Kel-Tec does not recommend mixing lethal and less-lethal capability. But some international Kel-Tec customers are insisting on doing so. Williams is against that concept, but he thinks the international market may push some gun manufacturers in that direction in the near future.
Williams says Kel-Tec's focus in the next few years will be to improve the efficiency of the production of the KSG to meet market demand. But another market demand is also on his mind. "Some of our customers want a semi-auto KSG. We're not ready to go that route yet, but we're thinking about it," he says.
Whether the KSG's radically innovative design will result in a trend of rethinking the shotgun remains to be seen. But it could be the first in a series of new weapons that challenge the traditional design of their platforms.
It's unlikely that such an innovative platform will come out of the duty handgun market. The last major innovation in semi-auto pistols was the polymer-framed, striker-fired Glock. And the most prevalent trend in pistols is the mass demand for concealable models spurred by the civilian concealed carry market. This has also resulted in a wider variety of concealed carry options for officers both on and off duty.
No company has benefited more from the concealed carry market than Kahr Arms. The Blauvelt, N.Y.-based company was launched in 1995 to make small but high-quality pistols. The company's products soon caught on with officers who were switching from using small revolvers as off-duty and backup guns to using small semi-autos.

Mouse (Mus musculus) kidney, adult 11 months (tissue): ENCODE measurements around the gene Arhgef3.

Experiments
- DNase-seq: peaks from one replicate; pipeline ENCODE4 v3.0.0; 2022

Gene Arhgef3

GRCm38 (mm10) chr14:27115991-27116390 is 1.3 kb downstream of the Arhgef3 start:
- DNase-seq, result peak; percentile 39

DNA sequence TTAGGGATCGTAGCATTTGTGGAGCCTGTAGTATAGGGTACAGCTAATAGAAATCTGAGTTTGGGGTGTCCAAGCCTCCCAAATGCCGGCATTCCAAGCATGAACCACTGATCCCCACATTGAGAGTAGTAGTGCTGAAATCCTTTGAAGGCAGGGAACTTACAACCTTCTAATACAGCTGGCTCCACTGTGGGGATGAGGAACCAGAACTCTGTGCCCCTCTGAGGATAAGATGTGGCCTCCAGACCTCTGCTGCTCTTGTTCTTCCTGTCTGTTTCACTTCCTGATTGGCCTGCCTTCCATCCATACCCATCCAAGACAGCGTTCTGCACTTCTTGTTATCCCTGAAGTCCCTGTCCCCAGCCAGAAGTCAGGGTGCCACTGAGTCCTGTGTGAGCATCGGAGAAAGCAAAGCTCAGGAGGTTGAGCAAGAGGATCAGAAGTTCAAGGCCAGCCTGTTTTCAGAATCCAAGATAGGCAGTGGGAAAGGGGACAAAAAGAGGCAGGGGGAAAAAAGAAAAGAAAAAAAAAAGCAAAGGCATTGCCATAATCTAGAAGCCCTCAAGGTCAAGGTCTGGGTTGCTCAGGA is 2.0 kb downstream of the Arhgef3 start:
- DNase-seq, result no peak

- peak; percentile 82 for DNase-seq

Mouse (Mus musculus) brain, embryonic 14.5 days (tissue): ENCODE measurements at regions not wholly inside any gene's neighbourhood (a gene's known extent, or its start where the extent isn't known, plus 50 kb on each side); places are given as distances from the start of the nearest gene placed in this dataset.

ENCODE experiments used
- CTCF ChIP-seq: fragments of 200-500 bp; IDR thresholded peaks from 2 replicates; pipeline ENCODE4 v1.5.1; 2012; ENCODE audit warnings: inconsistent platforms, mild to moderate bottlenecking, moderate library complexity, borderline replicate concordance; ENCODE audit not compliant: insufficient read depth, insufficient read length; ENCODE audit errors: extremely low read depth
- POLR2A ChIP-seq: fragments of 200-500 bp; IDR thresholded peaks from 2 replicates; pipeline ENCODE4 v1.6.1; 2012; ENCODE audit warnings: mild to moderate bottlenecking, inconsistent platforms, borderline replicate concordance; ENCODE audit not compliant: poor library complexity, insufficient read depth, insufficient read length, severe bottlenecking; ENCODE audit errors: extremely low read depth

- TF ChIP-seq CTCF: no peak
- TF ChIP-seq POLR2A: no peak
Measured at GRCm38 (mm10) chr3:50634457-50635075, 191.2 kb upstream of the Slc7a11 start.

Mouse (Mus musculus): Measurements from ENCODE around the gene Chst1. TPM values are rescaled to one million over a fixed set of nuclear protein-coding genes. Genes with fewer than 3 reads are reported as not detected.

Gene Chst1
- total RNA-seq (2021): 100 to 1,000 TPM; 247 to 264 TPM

Art Moore, Kahr Arms' East Coast sales manager and a former law enforcement officer, says for the near future the company will focus on delivering value-priced guns in its CW and CM lines. "By machining less on the exterior of the gun and shipping in a cardboard box with only one magazine, we shave as much as $200 off the price of the gun. That puts us in a very desirable niche for meeting the needs of law enforcement officers."
The demand for smaller and better concealed carry pistols is expected to continue to expand barring some changes in the laws because of the backlash against guns that was unleashed by the Newtown tragedy. And cops will most likely continue to benefit from that innovation. Williams says young officers have already benefited substantially from the push by companies like Kahr to make small but effective handguns. "For a while many officers were not carrying off duty because of comfort issues," Williams says. "Now they can carry with greater comfort, better concealability, and more capability."
On the duty weapon side, it's much harder to identify any new trends. Striker-fired pistols continue to be very popular with both officers and agencies. And Glock and Smith & Wesson have maintained their dominating market shares.
So it's widely believed that the next great trend in duty pistols will be in their sighting systems, not in their actual design and function. Officers may soon be using optics on their handguns, according to Detty.
Many officers are skeptical about the idea of using optics, but Detty says they should keep their minds open on the issue. "When the military first started considering optics for rifles, they were viewed as fragile encumbrances that destroyed the lines of weapons, made them bulky, and not combat worthy. But the military soon saw the benefit of optics," he explains.
Detty says optics on pistols will help officers acquire targets faster and remain more tactically aware. They will also help skilled shooters hit targets with pistols that have long been thought out of reach. For example, during a recent range session with a Trijicon RMR (Ruggedized Miniature Red Dot) optic on his pistol, Detty was able to hit a target at 100 yards with all of his shots. Without an optic, he says that same shot is a 50-50 proposition for him. "I think officers will come to love pistol optics," he says. "You can really concentrate on the target when you use them."